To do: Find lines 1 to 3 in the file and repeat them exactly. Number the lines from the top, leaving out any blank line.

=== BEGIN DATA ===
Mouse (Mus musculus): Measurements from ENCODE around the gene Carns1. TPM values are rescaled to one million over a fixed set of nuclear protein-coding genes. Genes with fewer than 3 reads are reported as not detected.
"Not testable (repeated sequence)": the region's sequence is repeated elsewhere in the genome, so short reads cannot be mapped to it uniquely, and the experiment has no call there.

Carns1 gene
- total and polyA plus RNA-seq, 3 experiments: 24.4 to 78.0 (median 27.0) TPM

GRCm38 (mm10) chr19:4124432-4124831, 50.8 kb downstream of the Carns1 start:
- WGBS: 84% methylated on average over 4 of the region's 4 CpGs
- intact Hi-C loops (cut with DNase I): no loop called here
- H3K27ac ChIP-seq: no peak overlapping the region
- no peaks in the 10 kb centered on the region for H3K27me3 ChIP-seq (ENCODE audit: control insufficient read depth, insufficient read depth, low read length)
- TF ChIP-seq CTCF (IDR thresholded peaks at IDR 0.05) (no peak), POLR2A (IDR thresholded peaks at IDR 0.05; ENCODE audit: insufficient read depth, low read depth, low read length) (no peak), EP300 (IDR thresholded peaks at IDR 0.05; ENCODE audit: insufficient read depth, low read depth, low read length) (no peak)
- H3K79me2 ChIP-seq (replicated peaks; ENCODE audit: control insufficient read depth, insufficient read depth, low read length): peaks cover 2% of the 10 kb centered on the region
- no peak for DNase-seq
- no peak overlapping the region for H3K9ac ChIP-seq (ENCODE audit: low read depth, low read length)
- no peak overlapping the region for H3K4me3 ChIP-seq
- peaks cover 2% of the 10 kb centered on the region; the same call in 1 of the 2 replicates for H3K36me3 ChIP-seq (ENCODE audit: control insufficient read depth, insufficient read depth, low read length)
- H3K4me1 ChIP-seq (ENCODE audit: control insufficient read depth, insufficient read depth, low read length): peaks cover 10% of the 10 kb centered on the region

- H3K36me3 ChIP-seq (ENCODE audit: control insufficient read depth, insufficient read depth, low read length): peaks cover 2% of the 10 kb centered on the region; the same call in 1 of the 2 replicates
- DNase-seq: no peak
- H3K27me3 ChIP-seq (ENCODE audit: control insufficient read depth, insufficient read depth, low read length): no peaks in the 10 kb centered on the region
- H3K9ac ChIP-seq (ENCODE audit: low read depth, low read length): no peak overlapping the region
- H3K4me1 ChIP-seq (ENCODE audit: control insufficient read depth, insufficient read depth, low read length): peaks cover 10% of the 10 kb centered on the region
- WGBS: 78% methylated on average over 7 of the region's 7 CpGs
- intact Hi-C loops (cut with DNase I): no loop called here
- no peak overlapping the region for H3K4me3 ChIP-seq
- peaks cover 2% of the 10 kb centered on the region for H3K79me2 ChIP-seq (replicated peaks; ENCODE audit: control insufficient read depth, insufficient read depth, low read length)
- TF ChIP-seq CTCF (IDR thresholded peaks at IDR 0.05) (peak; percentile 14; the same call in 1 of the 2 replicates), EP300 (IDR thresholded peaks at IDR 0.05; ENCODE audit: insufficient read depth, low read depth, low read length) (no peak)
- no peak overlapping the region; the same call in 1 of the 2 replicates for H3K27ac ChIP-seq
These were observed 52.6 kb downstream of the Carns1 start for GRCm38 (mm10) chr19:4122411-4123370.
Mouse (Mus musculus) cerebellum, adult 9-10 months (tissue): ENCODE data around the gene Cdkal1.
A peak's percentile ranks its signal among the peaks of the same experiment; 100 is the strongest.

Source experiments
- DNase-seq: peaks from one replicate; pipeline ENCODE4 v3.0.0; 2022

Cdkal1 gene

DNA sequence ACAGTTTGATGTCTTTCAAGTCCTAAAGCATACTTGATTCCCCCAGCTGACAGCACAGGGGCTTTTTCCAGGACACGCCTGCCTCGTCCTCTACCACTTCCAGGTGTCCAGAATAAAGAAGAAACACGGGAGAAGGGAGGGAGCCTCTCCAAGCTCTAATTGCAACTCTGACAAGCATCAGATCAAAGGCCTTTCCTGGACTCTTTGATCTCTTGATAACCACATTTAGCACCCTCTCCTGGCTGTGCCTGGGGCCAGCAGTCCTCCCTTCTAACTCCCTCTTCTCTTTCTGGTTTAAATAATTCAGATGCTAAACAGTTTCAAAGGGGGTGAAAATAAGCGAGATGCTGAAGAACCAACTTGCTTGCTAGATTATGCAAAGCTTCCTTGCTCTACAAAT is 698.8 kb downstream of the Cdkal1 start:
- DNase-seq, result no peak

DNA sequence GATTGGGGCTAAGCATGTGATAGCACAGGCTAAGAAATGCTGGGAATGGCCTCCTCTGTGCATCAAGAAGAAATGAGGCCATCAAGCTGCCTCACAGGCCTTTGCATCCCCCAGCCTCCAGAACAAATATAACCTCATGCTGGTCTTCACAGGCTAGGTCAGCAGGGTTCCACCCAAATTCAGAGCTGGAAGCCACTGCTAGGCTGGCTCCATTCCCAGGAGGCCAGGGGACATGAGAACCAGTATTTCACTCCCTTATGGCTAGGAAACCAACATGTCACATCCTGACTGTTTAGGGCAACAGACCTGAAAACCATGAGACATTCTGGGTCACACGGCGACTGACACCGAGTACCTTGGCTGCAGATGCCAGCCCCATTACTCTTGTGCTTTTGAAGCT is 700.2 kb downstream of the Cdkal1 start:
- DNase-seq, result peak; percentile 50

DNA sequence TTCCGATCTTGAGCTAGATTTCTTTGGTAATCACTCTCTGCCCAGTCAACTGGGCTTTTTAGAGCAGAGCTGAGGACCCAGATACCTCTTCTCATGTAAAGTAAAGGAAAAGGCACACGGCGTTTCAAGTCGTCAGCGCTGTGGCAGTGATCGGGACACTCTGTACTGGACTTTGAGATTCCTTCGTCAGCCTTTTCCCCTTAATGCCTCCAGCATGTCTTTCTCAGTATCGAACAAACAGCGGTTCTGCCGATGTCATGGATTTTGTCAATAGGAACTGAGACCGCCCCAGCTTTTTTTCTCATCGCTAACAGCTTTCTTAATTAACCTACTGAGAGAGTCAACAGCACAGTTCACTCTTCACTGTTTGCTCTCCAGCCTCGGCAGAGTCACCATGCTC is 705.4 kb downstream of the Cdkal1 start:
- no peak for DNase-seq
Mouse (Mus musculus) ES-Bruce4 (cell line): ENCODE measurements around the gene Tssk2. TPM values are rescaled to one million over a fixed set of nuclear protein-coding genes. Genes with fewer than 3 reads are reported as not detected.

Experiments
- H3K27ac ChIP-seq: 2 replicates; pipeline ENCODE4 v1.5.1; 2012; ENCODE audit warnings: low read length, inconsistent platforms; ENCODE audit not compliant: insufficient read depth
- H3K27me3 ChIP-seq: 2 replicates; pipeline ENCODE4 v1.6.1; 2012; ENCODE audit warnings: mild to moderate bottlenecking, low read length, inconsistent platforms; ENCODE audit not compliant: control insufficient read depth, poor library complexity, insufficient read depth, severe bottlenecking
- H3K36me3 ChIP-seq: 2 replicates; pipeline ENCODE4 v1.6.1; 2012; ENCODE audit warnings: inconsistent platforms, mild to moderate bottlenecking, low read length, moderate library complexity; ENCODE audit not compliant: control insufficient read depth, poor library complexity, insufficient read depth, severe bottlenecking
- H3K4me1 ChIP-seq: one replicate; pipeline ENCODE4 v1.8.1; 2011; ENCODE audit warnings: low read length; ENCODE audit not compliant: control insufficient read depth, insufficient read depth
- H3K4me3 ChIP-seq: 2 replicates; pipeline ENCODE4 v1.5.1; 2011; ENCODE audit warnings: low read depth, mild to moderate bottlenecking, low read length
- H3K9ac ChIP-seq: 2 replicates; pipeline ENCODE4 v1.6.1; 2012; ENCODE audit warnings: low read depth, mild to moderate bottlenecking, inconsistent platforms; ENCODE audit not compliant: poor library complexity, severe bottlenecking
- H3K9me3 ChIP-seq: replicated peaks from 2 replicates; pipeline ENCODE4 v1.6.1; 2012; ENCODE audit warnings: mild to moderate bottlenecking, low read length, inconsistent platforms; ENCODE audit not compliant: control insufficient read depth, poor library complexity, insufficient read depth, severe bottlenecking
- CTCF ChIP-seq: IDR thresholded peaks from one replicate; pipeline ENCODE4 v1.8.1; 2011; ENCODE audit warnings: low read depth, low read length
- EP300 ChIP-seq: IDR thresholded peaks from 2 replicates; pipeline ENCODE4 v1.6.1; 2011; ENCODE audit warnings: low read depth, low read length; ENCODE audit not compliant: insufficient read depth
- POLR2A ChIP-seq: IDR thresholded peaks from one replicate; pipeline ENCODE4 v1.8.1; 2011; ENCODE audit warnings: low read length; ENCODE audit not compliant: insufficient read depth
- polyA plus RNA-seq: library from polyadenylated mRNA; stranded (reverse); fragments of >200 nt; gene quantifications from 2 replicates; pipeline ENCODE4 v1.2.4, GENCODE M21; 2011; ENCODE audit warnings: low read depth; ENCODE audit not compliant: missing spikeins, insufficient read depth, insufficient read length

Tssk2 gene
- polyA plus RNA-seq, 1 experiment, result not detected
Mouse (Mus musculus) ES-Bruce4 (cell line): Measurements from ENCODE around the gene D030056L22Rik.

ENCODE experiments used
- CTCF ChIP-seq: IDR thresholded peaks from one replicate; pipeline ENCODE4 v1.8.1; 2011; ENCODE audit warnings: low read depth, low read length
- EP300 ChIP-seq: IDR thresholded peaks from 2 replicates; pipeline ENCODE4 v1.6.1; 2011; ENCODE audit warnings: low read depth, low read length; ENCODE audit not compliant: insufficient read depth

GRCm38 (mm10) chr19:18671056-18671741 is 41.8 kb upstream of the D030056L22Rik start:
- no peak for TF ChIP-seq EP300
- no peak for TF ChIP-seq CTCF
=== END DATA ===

Mouse (Mus musculus): Measurements from ENCODE around the gene Carns1. TPM values are rescaled to one million over a fixed set of nuclear protein-coding genes. Genes with fewer than 3 reads are reported as not detected.
"Not testable (repeated sequence)": the region's sequence is repeated elsewhere in the genome, so short reads cannot be mapped to it uniquely, and the experiment has no call there.

Carns1 gene